The US government has been able to secretly spy on its citizens through their computer’s webcams for several years, it has been revealed.
Their usage of remote administration tools (RATs) comes to light as the world’s most powerful technology firms call on Barack Obama to curb government spying on internet users.
A new report on FBI surveillance techniques has revealed some interesting details on the hacks the Bureau is using to keep tabs on suspected criminals. Published in the Washington Post, the story covers the search for a man known as ‘Mo’ who is alleged to have made several bomb threats to authorities.
In the article, Marcus Thomas, who used to work at the FBI’s Operational Technology Division, admits that FBI software can covertly enable a laptop’s webcam without triggering a warning light. This kind of secret surveillance is only used in terrorism cases or the “most serious” criminal investigations said Thomas.
According to the report, the Federal Bureau of Investigation often attempts to install malware by targeting the email addresses of those who are under investigation. Essentially, law enforcement agencies are using the same phishing techniques as spammers pushing medication supplies or looking to get into your social media accounts.
“We have transitioned into a world where law enforcement is hacking into people’s computers, and we have never had public debate,” Christopher Soghoian, principal technologist for the American Civil Liberties Union, told the Post. “Judges are having to make up these powers as they go along.”
Among the other software utilized by the FBI is a diagnostics program that can produce a detailed breakdown of a user’s computer configuration and installed applications. Another tool can be transmitted over the Web as soon as someone signs into a particular email address that has been identified for investigation. Emails, documents and photos can all be downloaded covertly. In each case, the FBI must apply to a federal magistrate for permission to monitor a particular individual.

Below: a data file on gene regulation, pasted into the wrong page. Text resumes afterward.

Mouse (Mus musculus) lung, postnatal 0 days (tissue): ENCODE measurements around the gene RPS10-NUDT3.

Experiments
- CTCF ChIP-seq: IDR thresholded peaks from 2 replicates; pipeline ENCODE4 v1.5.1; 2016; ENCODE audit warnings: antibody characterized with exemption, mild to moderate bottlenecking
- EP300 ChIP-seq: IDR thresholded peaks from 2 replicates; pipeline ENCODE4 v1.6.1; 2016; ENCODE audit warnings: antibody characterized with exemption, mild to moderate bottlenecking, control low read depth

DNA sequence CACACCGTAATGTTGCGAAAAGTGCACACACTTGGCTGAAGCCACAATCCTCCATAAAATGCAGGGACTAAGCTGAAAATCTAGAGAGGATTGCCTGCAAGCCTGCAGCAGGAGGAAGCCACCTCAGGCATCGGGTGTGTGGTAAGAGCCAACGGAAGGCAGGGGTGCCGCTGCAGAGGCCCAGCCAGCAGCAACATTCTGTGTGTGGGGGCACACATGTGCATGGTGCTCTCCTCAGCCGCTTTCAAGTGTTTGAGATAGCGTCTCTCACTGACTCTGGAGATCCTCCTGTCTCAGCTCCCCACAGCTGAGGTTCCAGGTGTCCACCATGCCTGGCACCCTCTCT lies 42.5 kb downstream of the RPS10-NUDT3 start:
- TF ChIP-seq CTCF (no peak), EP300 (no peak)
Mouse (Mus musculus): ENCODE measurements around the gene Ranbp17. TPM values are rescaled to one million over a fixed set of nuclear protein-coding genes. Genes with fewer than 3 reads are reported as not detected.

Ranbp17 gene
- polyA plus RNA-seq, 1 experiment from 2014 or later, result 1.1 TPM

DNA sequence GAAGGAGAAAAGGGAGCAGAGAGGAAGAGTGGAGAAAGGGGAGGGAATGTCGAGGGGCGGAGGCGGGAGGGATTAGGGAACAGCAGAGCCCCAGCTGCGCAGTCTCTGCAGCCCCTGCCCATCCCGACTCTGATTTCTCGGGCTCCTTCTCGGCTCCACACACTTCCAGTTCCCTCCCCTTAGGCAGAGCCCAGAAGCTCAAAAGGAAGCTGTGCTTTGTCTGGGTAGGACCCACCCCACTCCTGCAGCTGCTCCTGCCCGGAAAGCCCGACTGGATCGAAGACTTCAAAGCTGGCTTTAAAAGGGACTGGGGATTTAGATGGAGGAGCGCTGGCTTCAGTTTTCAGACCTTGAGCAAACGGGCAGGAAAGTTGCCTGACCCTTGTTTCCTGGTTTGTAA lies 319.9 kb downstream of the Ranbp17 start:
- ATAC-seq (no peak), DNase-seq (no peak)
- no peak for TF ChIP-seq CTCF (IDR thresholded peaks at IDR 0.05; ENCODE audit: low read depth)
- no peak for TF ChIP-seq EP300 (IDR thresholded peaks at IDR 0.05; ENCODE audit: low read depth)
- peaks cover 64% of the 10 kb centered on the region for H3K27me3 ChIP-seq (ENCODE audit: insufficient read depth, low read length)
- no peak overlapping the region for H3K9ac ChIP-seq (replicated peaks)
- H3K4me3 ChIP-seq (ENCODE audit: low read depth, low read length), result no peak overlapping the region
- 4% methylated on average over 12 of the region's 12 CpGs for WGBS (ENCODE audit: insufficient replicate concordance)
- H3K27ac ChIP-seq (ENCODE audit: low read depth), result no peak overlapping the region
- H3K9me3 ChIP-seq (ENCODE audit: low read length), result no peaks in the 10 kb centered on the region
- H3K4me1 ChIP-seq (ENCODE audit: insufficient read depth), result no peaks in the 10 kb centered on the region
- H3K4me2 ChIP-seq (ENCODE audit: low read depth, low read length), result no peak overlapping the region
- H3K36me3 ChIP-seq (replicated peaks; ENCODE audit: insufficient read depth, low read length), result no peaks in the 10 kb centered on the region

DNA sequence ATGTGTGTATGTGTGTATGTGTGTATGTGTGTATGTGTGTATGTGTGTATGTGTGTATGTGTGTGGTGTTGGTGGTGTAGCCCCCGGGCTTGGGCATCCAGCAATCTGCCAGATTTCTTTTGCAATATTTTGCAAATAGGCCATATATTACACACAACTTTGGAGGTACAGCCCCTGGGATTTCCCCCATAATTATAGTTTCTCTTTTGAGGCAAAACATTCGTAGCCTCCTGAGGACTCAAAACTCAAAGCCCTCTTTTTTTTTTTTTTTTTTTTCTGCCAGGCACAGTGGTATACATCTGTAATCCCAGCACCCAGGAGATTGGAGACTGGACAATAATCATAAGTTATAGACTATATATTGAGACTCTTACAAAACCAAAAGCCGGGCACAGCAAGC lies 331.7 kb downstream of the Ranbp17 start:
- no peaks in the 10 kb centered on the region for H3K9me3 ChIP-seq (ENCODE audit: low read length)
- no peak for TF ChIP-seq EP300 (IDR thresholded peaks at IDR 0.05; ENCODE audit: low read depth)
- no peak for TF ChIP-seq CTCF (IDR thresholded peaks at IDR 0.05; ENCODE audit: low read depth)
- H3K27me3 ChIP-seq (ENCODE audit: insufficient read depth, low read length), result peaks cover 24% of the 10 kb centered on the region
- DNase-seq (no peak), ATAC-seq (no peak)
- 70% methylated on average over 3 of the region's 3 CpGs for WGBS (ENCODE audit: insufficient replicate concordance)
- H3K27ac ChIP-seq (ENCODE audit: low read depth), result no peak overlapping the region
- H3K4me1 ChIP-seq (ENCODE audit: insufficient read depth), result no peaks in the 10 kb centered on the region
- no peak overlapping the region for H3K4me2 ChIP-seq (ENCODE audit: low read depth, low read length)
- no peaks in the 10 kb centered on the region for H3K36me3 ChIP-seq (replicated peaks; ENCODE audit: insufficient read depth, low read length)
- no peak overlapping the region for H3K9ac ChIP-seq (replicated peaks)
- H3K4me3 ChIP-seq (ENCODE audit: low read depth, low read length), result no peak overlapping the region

Earlier this year, tech site Arstechnica revealed that one of the ‘slave forums’ had 23 million total posts, where ‘ratters’ boasted about their ‘slaves’ posting pictures, mainly of women, unaware that they were being watched.
The FBI team use the same technique as ratters, by infecting the computer with a malicious software – ‘malware – through phishing.
“You can’t just go on a fishing expedition,” said law professor Laura K. Donohue in the Post’s article. “There needs to be a nexus between the crime being alleged and the material to be seized. What they are doing [in the case of ‘Mo’], though, is collecting everything.”
By sending an email with a link, which could be to a website, an image or a video, the user is tricked into downloading a small piece of software onto their machine.
Once installed, the malware allows the FBI to take control of the computer and the webcam at any time, working similarly to the system large corporations use to update software and fix IT problems.
‘We have transitioned into a world where law enforcement is hacking into people’s computers, and we have never had public debate,’ Christopher Soghoian, principal technologist for the American Civil Liberties Union told the Post.
‘Judges are having to make up these powers as they go along.’
CEO’s of Apple, Facebook, Google, AOL, LinkedIn, Microsoft, Twitter and Yahoo united to call on the US government to cease online spying on its citizens.
The open letter to the President and Congress reads: ‘We understand that governments have a duty to protect their citizens. But this summer’s revelations highlighted the urgent need to reform government surveillance practices worldwide.
‘The balance in many countries has tipped too far in favor of the state and away from the rights of the individual – rights that are enshrined in our Constitution. This undermines the freedoms we all cherish. It’s time for change.
The rare show of unity by usually fierce competitors is seen as a reflection of the damage in public confidence inflicted by leaks from Edward Snowden, the former NSA contractor-turned-whistleblower.
Earlier this year he revealed how U.S. and British spy agencies were able to harvest huge amounts of data – including emails and search history – on millions of people by tapping into internet servers.